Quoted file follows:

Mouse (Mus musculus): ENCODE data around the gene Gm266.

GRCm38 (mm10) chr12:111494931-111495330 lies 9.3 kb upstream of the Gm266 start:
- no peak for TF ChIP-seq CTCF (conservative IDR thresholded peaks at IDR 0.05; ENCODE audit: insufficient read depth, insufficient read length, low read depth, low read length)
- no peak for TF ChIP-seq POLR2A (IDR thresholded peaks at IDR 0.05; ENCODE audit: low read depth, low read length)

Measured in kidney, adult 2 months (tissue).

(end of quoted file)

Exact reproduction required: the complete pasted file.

Mouse (Mus musculus): ENCODE data around the gene Gm266.

GRCm38 (mm10) chr12:111494931-111495330 lies 9.3 kb upstream of the Gm266 start:
- no peak for TF ChIP-seq CTCF (conservative IDR thresholded peaks at IDR 0.05; ENCODE audit: insufficient read depth, insufficient read length, low read depth, low read length)
- no peak for TF ChIP-seq POLR2A (IDR thresholded peaks at IDR 0.05; ENCODE audit: low read depth, low read length)

Measured in kidney, adult 2 months (tissue).